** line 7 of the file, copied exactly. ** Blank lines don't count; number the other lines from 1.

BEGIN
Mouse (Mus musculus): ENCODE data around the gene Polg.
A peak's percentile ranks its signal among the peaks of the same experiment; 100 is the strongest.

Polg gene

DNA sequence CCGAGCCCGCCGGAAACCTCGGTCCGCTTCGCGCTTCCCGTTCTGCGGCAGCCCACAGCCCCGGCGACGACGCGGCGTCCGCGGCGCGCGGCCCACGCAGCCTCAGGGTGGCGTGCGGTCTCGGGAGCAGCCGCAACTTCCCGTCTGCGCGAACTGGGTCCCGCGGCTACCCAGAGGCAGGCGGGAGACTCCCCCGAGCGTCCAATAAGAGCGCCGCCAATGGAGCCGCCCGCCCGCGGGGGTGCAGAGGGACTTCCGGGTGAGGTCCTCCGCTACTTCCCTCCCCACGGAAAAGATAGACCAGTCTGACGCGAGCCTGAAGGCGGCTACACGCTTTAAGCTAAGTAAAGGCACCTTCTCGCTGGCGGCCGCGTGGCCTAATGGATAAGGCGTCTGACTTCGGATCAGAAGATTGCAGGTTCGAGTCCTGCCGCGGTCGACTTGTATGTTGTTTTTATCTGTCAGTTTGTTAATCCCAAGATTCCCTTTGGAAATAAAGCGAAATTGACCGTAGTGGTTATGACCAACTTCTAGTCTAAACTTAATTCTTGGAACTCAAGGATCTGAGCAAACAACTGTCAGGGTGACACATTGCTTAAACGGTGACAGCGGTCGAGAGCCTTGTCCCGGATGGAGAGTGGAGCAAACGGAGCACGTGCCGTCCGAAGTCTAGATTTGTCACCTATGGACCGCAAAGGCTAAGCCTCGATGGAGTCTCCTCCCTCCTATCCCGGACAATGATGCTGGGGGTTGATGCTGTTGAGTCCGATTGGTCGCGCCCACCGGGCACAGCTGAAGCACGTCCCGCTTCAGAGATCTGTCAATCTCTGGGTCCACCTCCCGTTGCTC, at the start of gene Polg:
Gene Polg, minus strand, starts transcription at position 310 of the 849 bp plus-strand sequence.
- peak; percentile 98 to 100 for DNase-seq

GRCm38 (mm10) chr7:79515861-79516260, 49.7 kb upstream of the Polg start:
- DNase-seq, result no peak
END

GRCm38 (mm10) chr7:79515861-79516260, 49.7 kb upstream of the Polg start: